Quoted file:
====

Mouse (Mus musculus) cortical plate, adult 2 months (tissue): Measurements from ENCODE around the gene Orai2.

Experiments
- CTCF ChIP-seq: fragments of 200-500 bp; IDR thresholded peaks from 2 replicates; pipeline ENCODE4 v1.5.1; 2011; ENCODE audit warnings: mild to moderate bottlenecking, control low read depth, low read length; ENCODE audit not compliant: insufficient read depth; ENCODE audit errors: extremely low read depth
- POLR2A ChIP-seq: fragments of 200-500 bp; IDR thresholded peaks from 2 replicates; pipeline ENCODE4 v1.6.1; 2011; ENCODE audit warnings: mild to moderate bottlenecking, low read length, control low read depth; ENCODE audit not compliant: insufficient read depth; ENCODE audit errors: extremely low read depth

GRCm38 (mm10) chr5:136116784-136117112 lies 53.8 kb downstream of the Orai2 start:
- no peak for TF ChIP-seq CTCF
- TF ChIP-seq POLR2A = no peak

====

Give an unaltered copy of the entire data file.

Mouse (Mus musculus) cortical plate, adult 2 months (tissue): Measurements from ENCODE around the gene Orai2.

Experiments
- CTCF ChIP-seq: fragments of 200-500 bp; IDR thresholded peaks from 2 replicates; pipeline ENCODE4 v1.5.1; 2011; ENCODE audit warnings: mild to moderate bottlenecking, control low read depth, low read length; ENCODE audit not compliant: insufficient read depth; ENCODE audit errors: extremely low read depth
- POLR2A ChIP-seq: fragments of 200-500 bp; IDR thresholded peaks from 2 replicates; pipeline ENCODE4 v1.6.1; 2011; ENCODE audit warnings: mild to moderate bottlenecking, low read length, control low read depth; ENCODE audit not compliant: insufficient read depth; ENCODE audit errors: extremely low read depth

GRCm38 (mm10) chr5:136116784-136117112 lies 53.8 kb downstream of the Orai2 start:
- no peak for TF ChIP-seq CTCF
- TF ChIP-seq POLR2A = no peak